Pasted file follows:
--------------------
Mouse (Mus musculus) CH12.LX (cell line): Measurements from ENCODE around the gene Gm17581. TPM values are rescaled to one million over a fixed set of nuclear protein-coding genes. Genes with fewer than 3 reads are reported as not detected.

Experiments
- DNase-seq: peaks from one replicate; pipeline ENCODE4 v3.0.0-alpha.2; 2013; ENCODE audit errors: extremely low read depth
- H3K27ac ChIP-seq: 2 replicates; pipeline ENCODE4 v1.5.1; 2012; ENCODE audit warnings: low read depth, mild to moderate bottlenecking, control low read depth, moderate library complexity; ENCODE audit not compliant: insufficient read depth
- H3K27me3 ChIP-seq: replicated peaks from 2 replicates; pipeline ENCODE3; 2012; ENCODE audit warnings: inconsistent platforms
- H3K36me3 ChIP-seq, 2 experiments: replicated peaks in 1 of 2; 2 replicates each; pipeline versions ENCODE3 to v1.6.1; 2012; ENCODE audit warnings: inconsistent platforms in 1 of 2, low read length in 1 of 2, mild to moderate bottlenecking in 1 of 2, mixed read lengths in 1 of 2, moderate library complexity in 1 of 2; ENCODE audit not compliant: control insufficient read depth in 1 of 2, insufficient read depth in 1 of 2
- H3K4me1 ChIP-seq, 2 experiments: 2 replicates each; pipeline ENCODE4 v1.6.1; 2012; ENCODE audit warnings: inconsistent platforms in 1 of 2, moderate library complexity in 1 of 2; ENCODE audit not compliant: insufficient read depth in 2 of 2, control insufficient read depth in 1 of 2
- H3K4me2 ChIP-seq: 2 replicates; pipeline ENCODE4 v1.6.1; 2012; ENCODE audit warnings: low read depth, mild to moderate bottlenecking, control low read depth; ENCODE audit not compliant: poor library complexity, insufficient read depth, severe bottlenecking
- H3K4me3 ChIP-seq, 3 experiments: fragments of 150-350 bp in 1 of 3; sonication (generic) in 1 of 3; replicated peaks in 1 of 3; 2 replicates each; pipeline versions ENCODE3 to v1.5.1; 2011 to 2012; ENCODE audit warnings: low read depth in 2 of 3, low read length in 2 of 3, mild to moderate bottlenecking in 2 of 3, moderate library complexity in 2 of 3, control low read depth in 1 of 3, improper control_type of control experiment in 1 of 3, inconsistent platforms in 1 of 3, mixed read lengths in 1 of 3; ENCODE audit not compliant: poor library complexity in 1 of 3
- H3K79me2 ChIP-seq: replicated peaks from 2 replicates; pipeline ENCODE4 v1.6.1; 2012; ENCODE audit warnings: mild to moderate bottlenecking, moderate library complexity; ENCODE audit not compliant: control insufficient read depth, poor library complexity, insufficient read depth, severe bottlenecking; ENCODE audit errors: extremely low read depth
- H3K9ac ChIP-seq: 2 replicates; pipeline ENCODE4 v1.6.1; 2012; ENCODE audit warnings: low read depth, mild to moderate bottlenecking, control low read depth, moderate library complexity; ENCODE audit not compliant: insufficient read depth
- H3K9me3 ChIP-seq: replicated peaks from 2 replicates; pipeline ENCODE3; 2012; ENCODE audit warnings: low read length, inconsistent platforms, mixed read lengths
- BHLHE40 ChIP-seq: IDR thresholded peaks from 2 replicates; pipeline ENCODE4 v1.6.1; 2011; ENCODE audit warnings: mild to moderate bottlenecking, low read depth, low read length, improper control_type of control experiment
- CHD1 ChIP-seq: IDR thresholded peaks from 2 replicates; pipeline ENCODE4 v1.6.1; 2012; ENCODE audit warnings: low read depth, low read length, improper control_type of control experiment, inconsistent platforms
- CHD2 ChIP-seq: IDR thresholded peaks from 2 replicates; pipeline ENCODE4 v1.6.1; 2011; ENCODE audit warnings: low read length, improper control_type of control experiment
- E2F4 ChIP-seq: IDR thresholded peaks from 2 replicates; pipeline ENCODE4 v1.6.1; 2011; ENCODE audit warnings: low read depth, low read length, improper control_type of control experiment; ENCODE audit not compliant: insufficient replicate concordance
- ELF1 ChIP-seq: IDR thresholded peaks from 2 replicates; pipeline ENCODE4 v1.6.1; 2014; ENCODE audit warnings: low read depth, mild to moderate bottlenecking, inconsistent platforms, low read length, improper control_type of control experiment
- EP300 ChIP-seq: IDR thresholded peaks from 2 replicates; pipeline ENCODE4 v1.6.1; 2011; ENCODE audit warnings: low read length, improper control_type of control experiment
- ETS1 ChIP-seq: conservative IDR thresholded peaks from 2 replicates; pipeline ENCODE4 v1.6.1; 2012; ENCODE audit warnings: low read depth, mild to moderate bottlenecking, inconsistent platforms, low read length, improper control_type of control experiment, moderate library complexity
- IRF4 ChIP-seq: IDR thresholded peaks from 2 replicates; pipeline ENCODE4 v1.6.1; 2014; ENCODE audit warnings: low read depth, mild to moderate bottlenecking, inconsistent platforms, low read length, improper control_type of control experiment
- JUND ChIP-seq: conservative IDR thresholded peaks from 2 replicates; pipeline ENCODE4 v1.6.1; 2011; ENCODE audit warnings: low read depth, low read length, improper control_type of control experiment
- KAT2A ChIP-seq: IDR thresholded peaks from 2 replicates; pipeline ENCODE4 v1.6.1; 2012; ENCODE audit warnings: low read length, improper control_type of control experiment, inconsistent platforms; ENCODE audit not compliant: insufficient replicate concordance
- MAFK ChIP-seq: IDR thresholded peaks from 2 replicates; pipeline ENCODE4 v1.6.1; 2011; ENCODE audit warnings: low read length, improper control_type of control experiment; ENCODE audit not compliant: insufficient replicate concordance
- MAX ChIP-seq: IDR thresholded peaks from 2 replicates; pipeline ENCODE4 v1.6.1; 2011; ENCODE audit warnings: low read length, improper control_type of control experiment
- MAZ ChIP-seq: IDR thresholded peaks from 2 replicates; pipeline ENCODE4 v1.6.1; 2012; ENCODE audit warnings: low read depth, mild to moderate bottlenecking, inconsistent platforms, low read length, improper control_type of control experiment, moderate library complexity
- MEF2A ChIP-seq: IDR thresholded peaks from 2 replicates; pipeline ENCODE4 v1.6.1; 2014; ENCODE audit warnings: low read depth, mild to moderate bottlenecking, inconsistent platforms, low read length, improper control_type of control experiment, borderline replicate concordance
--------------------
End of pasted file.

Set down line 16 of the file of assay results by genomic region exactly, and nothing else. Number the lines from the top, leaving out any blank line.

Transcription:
- E2F4 ChIP-seq: IDR thresholded peaks from 2 replicates; pipeline ENCODE4 v1.6.1; 2011; ENCODE audit warnings: low read depth, low read length, improper control_type of control experiment; ENCODE audit not compliant: insufficient replicate concordance